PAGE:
2

I am working on generating a JWT token for the users who log in to my site using a plugin JWT Auth and that token will be used for a external dashboard.

The issue that I am facing is that for generating a JWT token you need to pass username and password as form-data to /wp-json/jwt-auth/v1/token endpoint but the password that is stored in the database is hashed and cannot be decrypted so what is the solution for this? I cannot send plain text password to the endpoint.

Looking forward to your suggestions.

7
  • 1
    I believe the idea is that you're supposed to send it from the user's input, not from the database directly. If you're trying to authenticate an app as a particular user without user input then JWT probably isn't what you want. Feb 26, 2021 at 13:33
  • @JacobPeattie ... getting the password of the user directly from the input isn't a good idea and it exposes the users passwords. I have to use the JWT token because the other dashboard requires it. Feb 26, 2021 at 13:49
  • 3
    How do you think login forms work? Feb 26, 2021 at 14:16
  • 1
    As long as you POST to a https connection (and password is part of post body), the password should not leak from the request.
    – kero
    Feb 26, 2021 at 14:59
  • Are you trying to generate a JWT token for a current logged-in user session on your site? You can probably just instantiate the JWTAuth\Auth class and call generate_token with the current user object. Or add a new endpoint, or modify the existing endpoint, to use the current logged-in user from session cookies and not require username and password if the user is logged in.
    – Rup
    Feb 26, 2021 at 15:17

2 Answers 2

1

For the developers who are facing the similar issue here is what I have done to achieve the desired results.

The best way would be to develop the functionality from scratch but due to a tight deadline I opted to modify the JWT Auth Plugin

I have modified the method get_token in the file class-auth.php. What I have done is that at first the method was looking for params username and password and I have modified it to receive userID as the param required. Why userID ? It is because I am running a cURL call to get the user data after the user sign in. Here is the code for the get_token method if anyone wants to use it. Although it was a small modification but it produces the required results. Thank you all for the suggestions. Happy Coding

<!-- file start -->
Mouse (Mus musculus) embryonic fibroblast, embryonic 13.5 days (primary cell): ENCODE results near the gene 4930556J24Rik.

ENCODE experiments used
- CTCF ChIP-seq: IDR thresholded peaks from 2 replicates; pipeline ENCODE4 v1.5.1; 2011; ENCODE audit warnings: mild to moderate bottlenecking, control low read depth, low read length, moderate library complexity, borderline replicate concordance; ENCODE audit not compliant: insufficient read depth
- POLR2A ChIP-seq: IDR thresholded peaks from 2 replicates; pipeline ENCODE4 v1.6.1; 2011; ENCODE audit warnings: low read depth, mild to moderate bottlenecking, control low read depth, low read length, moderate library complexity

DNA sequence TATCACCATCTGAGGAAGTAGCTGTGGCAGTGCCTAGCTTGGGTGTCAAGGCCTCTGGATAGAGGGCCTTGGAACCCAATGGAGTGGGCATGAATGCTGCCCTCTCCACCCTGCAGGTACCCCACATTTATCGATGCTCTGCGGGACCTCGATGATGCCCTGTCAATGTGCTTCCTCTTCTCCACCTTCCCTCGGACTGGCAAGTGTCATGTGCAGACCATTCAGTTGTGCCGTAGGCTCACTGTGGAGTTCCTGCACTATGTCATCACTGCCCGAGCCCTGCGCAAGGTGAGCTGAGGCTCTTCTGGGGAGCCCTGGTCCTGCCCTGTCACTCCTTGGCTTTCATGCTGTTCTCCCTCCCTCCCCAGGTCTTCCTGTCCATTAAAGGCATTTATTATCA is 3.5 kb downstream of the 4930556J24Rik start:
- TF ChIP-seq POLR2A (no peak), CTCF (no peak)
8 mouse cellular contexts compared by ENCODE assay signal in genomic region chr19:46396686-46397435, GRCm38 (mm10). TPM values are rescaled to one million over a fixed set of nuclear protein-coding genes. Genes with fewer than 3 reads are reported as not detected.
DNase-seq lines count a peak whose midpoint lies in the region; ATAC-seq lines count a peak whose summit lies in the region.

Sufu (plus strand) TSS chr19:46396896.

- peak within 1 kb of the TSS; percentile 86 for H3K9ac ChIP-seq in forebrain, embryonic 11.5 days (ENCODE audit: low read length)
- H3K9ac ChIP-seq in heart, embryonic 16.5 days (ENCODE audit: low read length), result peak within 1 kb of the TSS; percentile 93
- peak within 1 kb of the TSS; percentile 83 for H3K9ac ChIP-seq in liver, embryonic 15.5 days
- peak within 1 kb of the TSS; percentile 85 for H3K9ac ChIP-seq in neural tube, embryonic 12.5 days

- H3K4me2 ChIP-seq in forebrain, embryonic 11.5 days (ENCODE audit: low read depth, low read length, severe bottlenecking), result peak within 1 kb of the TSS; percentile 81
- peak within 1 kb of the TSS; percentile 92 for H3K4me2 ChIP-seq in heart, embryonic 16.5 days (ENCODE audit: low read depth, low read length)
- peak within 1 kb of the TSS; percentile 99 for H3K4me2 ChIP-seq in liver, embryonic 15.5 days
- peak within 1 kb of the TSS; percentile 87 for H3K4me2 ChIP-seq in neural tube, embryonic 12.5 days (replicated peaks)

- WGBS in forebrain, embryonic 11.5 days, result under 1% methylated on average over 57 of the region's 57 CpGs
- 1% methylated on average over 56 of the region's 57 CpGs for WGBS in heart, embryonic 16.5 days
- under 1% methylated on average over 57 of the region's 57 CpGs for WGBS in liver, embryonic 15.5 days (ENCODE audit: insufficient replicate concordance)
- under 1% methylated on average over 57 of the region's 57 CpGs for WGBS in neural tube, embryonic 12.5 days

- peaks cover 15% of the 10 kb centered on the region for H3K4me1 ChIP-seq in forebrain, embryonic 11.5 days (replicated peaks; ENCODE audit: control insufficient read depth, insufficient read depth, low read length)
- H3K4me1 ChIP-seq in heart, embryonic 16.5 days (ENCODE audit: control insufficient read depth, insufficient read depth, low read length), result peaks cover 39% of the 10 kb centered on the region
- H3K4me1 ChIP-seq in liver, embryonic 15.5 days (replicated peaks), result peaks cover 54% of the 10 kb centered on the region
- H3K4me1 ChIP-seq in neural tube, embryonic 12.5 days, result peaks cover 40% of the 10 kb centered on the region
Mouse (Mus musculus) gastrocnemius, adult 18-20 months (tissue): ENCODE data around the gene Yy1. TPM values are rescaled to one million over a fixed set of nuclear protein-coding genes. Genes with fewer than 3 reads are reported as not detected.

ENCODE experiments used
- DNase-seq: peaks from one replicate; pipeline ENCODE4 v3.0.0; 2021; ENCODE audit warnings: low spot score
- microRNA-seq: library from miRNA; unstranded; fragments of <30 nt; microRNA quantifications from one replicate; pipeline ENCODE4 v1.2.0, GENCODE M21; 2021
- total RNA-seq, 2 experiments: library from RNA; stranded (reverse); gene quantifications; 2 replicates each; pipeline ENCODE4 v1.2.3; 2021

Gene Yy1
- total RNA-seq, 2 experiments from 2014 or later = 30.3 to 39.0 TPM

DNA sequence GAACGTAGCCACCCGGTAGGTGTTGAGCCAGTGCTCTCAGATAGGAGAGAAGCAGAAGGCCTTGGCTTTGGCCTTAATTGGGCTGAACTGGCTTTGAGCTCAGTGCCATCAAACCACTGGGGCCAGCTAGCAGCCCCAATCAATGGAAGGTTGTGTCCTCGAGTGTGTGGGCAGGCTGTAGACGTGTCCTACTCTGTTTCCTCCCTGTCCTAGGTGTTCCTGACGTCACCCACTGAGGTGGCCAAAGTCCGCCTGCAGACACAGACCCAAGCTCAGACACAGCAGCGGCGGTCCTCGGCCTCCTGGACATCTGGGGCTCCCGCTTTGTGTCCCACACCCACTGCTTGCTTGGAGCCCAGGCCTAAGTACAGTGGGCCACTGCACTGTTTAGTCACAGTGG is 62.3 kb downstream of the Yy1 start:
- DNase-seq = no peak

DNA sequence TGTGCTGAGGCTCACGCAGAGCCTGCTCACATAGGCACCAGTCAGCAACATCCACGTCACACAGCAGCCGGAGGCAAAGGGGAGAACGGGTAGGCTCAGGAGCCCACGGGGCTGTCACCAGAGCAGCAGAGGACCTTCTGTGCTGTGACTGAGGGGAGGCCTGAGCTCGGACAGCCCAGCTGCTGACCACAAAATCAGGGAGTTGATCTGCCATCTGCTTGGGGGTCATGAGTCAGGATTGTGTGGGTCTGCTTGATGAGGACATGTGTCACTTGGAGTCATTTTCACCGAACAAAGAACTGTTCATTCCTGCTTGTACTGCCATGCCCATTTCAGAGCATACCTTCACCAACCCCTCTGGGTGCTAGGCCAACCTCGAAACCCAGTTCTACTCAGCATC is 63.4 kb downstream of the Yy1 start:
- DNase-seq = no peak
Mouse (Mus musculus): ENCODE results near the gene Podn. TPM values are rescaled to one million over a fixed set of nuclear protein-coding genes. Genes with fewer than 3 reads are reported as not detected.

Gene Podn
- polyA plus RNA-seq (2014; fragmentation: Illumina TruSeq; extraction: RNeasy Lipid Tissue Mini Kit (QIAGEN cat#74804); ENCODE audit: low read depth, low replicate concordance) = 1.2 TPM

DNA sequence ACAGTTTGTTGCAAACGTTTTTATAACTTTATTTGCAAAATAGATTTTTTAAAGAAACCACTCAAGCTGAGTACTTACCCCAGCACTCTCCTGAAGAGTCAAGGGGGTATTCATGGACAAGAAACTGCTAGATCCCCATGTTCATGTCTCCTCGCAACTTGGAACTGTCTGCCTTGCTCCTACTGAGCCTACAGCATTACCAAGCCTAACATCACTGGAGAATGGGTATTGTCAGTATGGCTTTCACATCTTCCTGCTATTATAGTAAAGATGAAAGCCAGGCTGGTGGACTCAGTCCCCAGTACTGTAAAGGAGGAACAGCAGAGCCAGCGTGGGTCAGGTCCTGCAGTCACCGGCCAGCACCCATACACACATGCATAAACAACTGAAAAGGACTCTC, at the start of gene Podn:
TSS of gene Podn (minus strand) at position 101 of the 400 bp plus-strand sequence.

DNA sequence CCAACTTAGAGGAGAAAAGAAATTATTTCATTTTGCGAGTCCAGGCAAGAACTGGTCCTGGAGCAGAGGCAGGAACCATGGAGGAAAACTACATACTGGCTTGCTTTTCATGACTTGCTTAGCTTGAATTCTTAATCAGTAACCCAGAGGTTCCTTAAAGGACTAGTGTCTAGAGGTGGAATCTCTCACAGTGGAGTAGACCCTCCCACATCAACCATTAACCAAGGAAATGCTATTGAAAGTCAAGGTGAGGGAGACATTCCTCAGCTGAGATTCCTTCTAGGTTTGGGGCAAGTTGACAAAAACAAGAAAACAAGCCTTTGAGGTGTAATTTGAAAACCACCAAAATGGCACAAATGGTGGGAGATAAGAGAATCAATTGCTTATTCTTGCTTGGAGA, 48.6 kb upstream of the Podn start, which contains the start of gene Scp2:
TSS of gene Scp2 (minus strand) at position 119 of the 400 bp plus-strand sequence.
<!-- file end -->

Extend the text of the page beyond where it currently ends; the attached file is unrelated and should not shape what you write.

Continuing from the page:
public function get_token(WP_REST_Request $request)
    {
        $secret_key = defined('JWT_AUTH_SECRET_KEY') ? JWT_AUTH_SECRET_KEY : false;

        $userID = $request->get_param('user_id');
        $custom_auth = $request->get_param('custom_auth');

        // First thing, check the secret key if not exist return a error.
        if (!$secret_key) {
            return new WP_REST_Response(
                array(
                    'success' => false,
                    'statusCode' => 403,
                    'code' => 'jwt_auth_bad_config',
                    'message' => __('JWT is not configurated properly.', 'jwt-auth'),
                    'data' => array(),
                )
            );
        }

        // Getting data for the logged in user.
        $user = get_user_by('id', $userID);

        // If the authentication is failed return error response.
        if (!$user) {
            // $error_code = $user->get_error_code();

            return new WP_REST_Response(
                array(
                    'success' => false,
                    'statusCode' => 403,
                    'code' => 404,
                    'message' => 'User does not exists.',
                    'data' => array(),
                )
            );
        }

        return $this->generate_token($user, false);
    }
0

You could use custom_auth parameter to handle this kind of situations


Edited

The JWT has a filter called jwt_auth_custom_auth, it will run when it receives a payload that contain 'custom_auth' you need to hook to that filter using add_fitler function see the code below.

In my case the first block of code goes to my rest api custom endpoint where i used it to login/register users using only email address

The second block is to hook to the filter and i chose to put it in my plugin file, but you can put it also in you theme's function.php file

You can see the logic in this file wp-content\plugins\jwt-auth\class-auth.php lines 115 -> 160



$_request = new WP_REST_Request( 'POST', '/jwt-auth/v1/token' );
$_request->set_header( 'content-type', 'application/json' );
$_request->set_body(
    json_encode(
        [
            'username'    => $email,
            'custom_auth' => true,
        ]
    )
);
$response = rest_do_request( $_request );
return $response->data['data']['token']; // this will return a token

And in your function.php

add_filter(
    'jwt_auth_do_custom_auth',
    function ( $custom_auth_error, $username, $password, $custom_auth ) {
        if ( is_wp_error( $custom_auth_error ) ) {
            return null;
        }
        $user = get_user_by( 'email', $username );
        return $user;
    },10,4);

I hope this helps

NOTE: not tested

2
  • Can you elaborate on your code to make things a little more clear - where does the first block go? It looks like it should be in a function (the return statement), does that function hook in somewhere?
    – phatskat
    Jun 8, 2021 at 15:47
  • I have updated my answer, I hope it helps
    – Suhail
    Jun 9, 2021 at 12:12

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